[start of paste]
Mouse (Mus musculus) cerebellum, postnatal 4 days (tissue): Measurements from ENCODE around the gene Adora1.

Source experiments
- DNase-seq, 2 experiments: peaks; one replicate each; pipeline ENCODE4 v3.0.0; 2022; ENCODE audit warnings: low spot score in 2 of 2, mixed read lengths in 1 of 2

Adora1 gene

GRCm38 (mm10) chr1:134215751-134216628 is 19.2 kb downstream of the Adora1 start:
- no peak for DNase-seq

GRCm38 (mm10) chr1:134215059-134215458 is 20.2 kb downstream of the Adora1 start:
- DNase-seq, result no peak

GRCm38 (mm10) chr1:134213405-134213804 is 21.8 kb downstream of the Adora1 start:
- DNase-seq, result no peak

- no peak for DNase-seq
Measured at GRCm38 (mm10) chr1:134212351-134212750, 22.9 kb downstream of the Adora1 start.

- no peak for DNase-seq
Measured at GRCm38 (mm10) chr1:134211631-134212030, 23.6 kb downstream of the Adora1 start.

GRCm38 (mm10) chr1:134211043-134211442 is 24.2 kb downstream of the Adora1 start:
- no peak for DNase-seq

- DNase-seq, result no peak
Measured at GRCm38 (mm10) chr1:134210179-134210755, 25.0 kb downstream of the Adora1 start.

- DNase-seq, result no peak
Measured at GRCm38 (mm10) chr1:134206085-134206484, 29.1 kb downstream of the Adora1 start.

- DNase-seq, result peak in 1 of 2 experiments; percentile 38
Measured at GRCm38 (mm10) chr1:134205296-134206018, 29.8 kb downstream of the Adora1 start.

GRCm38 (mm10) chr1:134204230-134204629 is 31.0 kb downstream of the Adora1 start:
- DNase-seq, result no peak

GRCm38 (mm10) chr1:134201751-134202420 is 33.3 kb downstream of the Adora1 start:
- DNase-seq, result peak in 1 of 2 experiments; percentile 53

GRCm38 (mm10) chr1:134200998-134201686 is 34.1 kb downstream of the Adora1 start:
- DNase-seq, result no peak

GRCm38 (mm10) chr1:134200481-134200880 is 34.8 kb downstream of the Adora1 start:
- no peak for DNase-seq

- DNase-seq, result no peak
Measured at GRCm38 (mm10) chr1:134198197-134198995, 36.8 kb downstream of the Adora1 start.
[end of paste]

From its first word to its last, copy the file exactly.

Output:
Mouse (Mus musculus) cerebellum, postnatal 4 days (tissue): Measurements from ENCODE around the gene Adora1.

Source experiments
- DNase-seq, 2 experiments: peaks; one replicate each; pipeline ENCODE4 v3.0.0; 2022; ENCODE audit warnings: low spot score in 2 of 2, mixed read lengths in 1 of 2

Adora1 gene

GRCm38 (mm10) chr1:134215751-134216628 is 19.2 kb downstream of the Adora1 start:
- no peak for DNase-seq

GRCm38 (mm10) chr1:134215059-134215458 is 20.2 kb downstream of the Adora1 start:
- DNase-seq, result no peak

GRCm38 (mm10) chr1:134213405-134213804 is 21.8 kb downstream of the Adora1 start:
- DNase-seq, result no peak

- no peak for DNase-seq
Measured at GRCm38 (mm10) chr1:134212351-134212750, 22.9 kb downstream of the Adora1 start.

- no peak for DNase-seq
Measured at GRCm38 (mm10) chr1:134211631-134212030, 23.6 kb downstream of the Adora1 start.

GRCm38 (mm10) chr1:134211043-134211442 is 24.2 kb downstream of the Adora1 start:
- no peak for DNase-seq

- DNase-seq, result no peak
Measured at GRCm38 (mm10) chr1:134210179-134210755, 25.0 kb downstream of the Adora1 start.

- DNase-seq, result no peak
Measured at GRCm38 (mm10) chr1:134206085-134206484, 29.1 kb downstream of the Adora1 start.

- DNase-seq, result peak in 1 of 2 experiments; percentile 38
Measured at GRCm38 (mm10) chr1:134205296-134206018, 29.8 kb downstream of the Adora1 start.

GRCm38 (mm10) chr1:134204230-134204629 is 31.0 kb downstream of the Adora1 start:
- DNase-seq, result no peak

GRCm38 (mm10) chr1:134201751-134202420 is 33.3 kb downstream of the Adora1 start:
- DNase-seq, result peak in 1 of 2 experiments; percentile 53

GRCm38 (mm10) chr1:134200998-134201686 is 34.1 kb downstream of the Adora1 start:
- DNase-seq, result no peak

GRCm38 (mm10) chr1:134200481-134200880 is 34.8 kb downstream of the Adora1 start:
- no peak for DNase-seq

- DNase-seq, result no peak
Measured at GRCm38 (mm10) chr1:134198197-134198995, 36.8 kb downstream of the Adora1 start.